Fire Island Lighthouse

The Fire Island Lighthouse is the most iconic and historically significant Fire Island landmark. It was often the first sign of arrival to America that European immigrants saw when traveling via transatlantic ships in the 19th Century, making it a very potent symbol of Long Island’s maritime heritage. The lighthouse was originally built in 1857 to replace one constructed a few decades prior that had been deemed ineffective in adequately preventing shipwrecks due to its lack of height at only 74 feet. The present Fire Island Lighthouse is 168 feet tall. In 1891 its signature black and white “day-mark” bands where applied.

In 1973 an unmanned strobe light was placed on the nearby Robert Moses State Park water tower and the Fire Island Lighthouse was officially decommissioned on December 31st of that year. By 1981 the lighthouse was in such a state of disrepair that demolition was being considered. However devoted citizens both on Fire Island and the mainland rallied to save it and formed the Fire Island Lighthouse Preservation Society.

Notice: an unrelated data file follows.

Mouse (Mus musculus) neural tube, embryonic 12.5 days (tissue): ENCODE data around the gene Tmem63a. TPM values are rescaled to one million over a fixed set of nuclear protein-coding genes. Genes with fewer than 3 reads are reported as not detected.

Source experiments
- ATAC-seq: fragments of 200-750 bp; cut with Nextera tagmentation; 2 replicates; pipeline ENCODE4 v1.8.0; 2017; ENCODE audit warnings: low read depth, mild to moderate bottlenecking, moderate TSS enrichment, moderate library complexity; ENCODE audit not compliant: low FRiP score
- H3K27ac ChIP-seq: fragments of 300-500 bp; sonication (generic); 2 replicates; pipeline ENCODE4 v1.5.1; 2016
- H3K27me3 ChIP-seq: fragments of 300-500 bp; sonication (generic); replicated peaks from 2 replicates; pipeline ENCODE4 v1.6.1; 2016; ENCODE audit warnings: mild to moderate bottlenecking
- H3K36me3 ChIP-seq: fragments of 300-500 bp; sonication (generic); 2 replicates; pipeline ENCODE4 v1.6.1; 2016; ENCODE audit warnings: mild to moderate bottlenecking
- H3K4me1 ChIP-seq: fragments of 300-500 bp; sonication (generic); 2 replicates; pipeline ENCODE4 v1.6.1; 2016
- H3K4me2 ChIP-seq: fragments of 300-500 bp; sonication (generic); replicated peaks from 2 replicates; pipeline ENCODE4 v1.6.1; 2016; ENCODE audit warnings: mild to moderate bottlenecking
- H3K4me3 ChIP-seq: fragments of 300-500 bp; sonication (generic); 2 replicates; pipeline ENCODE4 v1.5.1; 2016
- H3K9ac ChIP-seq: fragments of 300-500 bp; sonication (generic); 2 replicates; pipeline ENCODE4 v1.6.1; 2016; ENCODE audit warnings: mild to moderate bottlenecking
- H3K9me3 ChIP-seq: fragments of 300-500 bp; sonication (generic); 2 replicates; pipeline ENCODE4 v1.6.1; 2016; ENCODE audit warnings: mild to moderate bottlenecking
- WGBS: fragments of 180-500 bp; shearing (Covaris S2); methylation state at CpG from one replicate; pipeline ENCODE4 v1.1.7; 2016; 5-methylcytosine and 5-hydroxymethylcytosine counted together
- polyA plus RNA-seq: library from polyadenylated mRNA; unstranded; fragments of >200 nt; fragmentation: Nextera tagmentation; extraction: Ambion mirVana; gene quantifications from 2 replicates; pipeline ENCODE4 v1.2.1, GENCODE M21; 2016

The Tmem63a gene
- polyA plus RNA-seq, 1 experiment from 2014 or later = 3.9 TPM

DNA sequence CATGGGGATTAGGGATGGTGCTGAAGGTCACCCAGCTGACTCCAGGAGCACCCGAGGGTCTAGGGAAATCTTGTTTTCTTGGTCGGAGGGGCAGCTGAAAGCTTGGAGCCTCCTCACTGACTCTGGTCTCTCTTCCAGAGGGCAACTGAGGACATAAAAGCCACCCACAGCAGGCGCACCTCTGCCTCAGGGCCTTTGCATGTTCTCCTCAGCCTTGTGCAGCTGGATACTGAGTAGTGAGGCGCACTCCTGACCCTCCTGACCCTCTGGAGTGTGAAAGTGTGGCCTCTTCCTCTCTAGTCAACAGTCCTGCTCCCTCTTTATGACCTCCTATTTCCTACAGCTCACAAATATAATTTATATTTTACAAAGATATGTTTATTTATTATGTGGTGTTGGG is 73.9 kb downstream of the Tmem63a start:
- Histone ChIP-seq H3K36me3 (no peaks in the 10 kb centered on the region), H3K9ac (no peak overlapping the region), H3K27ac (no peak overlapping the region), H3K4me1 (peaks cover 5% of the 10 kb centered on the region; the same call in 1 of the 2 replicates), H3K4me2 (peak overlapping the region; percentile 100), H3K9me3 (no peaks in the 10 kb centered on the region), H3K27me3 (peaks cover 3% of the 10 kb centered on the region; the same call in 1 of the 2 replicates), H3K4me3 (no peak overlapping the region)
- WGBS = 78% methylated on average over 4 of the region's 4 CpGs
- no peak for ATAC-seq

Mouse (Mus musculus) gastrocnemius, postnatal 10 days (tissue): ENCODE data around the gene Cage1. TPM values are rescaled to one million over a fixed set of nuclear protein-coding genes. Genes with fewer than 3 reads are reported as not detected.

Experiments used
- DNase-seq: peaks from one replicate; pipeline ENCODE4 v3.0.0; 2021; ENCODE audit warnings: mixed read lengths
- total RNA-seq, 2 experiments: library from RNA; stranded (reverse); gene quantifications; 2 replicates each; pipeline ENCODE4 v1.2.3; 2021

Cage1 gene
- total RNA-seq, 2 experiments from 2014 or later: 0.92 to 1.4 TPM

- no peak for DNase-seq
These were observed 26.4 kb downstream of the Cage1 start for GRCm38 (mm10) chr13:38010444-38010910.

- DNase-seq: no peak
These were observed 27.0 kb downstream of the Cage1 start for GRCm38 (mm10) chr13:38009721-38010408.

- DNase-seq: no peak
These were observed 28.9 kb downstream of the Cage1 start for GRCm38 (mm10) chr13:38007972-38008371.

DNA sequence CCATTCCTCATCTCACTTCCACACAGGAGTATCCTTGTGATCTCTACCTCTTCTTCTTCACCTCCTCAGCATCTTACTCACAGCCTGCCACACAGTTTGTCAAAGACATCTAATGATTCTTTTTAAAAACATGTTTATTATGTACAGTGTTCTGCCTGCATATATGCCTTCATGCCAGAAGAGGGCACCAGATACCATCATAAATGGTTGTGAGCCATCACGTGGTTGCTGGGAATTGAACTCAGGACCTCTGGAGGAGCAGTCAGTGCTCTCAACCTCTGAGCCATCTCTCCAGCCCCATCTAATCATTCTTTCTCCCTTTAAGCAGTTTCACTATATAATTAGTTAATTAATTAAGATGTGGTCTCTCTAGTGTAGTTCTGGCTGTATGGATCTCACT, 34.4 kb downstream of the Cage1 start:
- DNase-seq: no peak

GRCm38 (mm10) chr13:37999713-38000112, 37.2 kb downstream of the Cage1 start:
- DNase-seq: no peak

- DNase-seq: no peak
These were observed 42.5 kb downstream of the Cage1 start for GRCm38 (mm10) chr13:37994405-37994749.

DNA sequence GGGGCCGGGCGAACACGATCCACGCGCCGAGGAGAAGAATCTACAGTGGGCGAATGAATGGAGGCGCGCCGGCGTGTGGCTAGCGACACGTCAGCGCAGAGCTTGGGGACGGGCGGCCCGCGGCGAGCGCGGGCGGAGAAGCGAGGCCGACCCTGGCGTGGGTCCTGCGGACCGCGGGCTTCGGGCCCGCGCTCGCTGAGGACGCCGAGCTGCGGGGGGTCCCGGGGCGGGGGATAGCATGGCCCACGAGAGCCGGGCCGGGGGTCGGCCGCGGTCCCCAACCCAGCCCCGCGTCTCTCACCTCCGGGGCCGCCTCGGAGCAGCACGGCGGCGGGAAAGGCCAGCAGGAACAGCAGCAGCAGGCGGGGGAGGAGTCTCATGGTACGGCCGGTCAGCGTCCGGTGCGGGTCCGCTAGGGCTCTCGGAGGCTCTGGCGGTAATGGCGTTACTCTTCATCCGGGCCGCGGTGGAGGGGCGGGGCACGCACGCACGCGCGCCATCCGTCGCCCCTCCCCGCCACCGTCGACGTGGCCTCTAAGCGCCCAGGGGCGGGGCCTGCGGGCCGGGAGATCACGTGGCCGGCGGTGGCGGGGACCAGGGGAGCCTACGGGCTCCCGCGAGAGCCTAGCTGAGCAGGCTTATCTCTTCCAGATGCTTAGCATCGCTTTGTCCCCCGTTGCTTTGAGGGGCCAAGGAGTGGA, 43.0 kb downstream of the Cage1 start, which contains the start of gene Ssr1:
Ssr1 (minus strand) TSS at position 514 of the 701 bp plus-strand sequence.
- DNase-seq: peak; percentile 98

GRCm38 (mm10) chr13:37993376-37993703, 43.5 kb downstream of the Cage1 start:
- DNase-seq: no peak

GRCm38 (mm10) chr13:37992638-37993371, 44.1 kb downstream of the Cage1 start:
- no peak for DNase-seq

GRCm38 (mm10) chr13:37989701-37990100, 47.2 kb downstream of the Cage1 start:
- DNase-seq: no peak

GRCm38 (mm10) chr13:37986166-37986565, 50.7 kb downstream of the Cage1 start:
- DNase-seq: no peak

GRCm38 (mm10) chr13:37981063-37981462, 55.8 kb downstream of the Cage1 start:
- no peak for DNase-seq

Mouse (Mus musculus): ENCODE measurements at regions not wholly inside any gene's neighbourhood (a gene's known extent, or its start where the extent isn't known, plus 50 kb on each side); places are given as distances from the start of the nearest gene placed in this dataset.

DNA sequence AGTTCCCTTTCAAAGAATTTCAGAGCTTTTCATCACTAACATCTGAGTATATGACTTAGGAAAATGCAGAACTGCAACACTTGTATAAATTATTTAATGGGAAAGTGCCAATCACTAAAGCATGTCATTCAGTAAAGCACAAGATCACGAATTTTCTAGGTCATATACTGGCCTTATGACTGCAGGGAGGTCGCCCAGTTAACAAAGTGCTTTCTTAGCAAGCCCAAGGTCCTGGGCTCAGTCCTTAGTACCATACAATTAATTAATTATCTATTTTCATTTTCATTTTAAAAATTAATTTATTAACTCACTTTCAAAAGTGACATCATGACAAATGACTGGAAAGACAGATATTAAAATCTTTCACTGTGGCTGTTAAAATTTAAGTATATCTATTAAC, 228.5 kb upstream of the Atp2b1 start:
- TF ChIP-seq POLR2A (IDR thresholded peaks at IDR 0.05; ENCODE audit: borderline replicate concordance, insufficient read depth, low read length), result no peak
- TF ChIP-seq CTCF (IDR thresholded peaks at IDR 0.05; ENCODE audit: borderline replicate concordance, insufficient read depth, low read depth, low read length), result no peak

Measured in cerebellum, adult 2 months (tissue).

Among the people’s arguments to keep the lighthouse standing was the fact that the water tower strobe failed to illuminate the Great South Bay as well as the ocean. The Fire Island Lighthouse Preservation Society successfully entered the Fire Island Lighthouse on the National Register of Historic Places in 1984 and the beacon was relit in 1986.

Today the Fire Island Lighthouse Preservation Society remains very active. With a public museum where the Keeper’s quarters once were and an observatory that offers breathtaking bird’s eye vistas, Fire Island Lighthouse is now the most visited lighthouse in the United States.

In 2011 the Fire Island Lighthouse Preservation Society completed construction of the “Fresnel Lens” building: A replica of the generator building that once stood on the grounds to house the magnificent lens that stood atop the lighthouse between the year 1858 – 1933. This lens had been exhibited at the Franklin Museum in Philadelphia for many years and is now back home.

Visit